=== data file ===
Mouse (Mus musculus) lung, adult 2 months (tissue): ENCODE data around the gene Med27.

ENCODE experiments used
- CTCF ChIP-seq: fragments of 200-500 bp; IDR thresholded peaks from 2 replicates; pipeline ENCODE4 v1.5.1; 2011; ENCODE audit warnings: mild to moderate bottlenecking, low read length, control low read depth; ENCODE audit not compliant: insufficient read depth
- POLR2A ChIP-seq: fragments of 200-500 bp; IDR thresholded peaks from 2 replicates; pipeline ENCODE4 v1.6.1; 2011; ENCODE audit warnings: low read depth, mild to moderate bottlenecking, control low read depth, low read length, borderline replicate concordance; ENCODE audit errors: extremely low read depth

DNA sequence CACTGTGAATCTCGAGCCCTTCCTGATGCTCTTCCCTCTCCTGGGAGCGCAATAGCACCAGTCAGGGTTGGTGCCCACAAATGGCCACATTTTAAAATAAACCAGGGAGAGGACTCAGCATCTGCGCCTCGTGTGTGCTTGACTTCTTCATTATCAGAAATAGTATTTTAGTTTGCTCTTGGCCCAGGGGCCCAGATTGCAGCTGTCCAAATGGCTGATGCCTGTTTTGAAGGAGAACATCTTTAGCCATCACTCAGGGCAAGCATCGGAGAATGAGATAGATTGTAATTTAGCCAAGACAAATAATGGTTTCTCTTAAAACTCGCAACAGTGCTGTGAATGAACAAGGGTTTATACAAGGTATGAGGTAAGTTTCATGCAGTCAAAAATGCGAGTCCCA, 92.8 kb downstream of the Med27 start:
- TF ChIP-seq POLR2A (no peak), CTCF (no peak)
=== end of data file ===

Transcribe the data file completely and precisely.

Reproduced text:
Mouse (Mus musculus) lung, adult 2 months (tissue): ENCODE data around the gene Med27.

ENCODE experiments used
- CTCF ChIP-seq: fragments of 200-500 bp; IDR thresholded peaks from 2 replicates; pipeline ENCODE4 v1.5.1; 2011; ENCODE audit warnings: mild to moderate bottlenecking, low read length, control low read depth; ENCODE audit not compliant: insufficient read depth
- POLR2A ChIP-seq: fragments of 200-500 bp; IDR thresholded peaks from 2 replicates; pipeline ENCODE4 v1.6.1; 2011; ENCODE audit warnings: low read depth, mild to moderate bottlenecking, control low read depth, low read length, borderline replicate concordance; ENCODE audit errors: extremely low read depth

DNA sequence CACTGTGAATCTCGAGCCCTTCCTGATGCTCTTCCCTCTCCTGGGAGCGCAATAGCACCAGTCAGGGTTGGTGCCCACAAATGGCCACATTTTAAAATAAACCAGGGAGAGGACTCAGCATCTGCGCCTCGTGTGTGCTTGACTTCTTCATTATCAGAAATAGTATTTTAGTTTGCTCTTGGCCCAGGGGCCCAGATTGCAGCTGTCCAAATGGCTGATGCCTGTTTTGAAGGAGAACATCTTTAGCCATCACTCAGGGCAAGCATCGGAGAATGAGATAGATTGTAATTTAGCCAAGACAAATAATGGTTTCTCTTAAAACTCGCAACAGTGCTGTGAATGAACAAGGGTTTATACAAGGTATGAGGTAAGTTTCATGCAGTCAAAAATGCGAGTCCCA, 92.8 kb downstream of the Med27 start:
- TF ChIP-seq POLR2A (no peak), CTCF (no peak)